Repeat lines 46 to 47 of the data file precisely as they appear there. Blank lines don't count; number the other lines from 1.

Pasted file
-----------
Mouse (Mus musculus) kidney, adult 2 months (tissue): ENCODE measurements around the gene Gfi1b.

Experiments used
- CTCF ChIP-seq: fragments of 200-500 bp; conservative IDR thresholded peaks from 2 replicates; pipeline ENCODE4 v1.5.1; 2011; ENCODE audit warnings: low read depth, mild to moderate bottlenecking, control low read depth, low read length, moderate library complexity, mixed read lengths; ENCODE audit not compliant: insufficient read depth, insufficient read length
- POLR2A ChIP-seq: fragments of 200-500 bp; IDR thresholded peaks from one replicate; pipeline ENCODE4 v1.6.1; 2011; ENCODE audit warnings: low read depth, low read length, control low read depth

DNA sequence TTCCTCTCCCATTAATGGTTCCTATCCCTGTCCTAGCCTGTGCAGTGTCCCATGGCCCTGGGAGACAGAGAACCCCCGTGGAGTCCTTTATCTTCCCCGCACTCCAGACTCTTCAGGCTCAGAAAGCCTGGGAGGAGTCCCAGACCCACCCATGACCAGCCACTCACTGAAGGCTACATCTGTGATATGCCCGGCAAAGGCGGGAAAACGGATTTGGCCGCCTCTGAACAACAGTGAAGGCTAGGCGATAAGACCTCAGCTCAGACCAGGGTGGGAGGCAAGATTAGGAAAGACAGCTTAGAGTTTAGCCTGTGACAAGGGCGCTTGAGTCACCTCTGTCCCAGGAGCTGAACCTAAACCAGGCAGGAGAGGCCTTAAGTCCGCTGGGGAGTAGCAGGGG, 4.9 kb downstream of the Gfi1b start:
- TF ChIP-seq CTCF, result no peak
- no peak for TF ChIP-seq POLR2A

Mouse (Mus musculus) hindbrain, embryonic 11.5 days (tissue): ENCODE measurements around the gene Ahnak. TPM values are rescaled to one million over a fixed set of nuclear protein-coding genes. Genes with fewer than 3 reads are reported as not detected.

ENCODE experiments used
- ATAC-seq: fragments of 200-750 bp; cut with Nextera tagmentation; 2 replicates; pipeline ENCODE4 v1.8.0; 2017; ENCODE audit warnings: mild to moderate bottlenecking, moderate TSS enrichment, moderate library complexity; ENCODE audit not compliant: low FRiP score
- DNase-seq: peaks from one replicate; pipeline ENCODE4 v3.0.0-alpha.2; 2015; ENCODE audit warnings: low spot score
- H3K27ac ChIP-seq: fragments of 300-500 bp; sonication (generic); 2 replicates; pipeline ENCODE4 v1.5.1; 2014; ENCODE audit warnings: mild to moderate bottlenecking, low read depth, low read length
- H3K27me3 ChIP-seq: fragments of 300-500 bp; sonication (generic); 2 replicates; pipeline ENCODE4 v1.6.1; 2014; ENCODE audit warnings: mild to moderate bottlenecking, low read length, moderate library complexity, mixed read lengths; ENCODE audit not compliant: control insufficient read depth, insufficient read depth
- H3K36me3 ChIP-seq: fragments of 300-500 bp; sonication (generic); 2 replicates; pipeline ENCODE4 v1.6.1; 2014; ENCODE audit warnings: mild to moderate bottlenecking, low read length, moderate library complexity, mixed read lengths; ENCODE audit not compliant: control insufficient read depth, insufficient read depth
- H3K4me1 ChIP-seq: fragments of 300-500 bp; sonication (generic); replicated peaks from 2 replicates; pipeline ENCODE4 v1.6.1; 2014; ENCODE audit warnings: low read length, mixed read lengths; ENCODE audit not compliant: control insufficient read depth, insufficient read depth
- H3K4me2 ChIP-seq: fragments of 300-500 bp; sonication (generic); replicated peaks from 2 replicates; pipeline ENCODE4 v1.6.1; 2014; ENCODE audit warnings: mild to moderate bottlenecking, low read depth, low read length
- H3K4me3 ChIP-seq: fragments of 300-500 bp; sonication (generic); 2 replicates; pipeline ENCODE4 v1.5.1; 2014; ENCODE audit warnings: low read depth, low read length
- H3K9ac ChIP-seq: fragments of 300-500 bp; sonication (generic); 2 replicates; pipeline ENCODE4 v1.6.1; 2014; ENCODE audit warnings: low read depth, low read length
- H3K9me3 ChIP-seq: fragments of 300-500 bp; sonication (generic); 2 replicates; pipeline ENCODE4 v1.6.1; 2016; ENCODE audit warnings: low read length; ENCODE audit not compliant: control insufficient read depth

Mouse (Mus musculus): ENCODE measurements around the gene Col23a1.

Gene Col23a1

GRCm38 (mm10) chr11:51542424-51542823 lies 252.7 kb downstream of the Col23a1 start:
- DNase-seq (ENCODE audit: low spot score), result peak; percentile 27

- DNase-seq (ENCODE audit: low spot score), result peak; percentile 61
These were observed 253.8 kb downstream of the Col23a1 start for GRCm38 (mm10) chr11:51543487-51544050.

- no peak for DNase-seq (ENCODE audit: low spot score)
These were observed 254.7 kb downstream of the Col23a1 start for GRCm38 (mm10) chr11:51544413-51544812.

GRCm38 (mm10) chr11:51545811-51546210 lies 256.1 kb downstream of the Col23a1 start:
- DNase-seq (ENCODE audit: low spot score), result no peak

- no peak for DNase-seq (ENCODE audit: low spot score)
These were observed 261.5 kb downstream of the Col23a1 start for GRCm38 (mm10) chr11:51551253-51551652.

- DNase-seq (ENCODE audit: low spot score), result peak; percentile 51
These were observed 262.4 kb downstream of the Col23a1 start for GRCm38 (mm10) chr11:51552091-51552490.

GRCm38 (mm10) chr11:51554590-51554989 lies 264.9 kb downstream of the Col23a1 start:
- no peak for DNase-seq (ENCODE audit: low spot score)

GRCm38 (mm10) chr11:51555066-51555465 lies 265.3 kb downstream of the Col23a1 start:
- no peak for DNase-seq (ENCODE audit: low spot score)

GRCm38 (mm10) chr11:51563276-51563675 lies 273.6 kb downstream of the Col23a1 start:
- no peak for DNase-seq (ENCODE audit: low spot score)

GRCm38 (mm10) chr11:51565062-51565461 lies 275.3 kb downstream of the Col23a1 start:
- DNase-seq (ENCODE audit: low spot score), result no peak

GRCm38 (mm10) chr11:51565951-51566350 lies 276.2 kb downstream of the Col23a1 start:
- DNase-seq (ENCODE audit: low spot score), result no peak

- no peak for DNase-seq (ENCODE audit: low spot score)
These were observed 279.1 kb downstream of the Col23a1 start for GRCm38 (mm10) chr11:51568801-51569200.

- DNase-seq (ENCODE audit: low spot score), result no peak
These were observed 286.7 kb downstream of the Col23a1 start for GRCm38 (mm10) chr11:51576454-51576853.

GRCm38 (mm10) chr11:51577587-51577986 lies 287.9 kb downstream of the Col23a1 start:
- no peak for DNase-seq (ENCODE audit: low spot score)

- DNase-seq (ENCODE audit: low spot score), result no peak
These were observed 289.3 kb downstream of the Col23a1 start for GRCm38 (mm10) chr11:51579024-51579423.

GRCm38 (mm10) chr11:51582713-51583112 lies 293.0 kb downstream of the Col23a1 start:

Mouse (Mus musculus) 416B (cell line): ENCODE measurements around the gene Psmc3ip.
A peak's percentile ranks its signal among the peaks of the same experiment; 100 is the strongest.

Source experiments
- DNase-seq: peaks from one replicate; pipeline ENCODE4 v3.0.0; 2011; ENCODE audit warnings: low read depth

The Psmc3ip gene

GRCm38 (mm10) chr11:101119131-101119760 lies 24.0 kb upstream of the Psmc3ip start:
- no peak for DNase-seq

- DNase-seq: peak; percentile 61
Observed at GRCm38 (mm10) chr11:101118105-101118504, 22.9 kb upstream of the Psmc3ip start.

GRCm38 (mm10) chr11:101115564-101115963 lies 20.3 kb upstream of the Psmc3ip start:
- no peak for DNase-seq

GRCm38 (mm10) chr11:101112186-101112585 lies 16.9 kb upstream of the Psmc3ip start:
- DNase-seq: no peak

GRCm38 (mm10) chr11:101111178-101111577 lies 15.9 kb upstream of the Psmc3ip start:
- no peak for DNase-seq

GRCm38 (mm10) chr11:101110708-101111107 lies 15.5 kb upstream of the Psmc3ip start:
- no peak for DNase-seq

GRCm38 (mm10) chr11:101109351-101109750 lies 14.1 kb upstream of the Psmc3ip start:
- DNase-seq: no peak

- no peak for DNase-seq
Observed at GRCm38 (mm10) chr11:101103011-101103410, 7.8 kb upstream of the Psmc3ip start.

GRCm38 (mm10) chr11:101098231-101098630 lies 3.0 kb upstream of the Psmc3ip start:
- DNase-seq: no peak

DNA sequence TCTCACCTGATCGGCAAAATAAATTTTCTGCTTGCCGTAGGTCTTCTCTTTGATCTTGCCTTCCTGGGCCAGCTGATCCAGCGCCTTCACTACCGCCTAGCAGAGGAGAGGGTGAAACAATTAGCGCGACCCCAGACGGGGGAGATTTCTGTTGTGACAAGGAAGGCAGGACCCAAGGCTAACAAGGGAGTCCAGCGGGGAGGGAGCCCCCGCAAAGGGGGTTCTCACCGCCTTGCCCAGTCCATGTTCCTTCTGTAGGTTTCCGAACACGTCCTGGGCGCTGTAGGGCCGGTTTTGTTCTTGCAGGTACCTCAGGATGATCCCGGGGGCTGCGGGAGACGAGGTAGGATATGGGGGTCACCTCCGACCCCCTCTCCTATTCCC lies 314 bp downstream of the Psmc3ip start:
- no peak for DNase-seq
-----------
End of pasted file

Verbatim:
- DNase-seq (ENCODE audit: low spot score), result no peak
These were observed 286.7 kb downstream of the Col23a1 start for GRCm38 (mm10) chr11:51576454-51576853.